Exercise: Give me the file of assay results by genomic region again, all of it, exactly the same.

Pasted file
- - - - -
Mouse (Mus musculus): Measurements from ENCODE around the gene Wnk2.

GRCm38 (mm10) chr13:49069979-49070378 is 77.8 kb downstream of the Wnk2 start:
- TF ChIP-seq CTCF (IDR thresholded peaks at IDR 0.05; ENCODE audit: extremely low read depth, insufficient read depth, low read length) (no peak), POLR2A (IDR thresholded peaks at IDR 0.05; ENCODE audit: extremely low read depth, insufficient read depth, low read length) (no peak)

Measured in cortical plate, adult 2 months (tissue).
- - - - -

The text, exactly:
Mouse (Mus musculus): Measurements from ENCODE around the gene Wnk2.

GRCm38 (mm10) chr13:49069979-49070378 is 77.8 kb downstream of the Wnk2 start:
- TF ChIP-seq CTCF (IDR thresholded peaks at IDR 0.05; ENCODE audit: extremely low read depth, insufficient read depth, low read length) (no peak), POLR2A (IDR thresholded peaks at IDR 0.05; ENCODE audit: extremely low read depth, insufficient read depth, low read length) (no peak)

Measured in cortical plate, adult 2 months (tissue).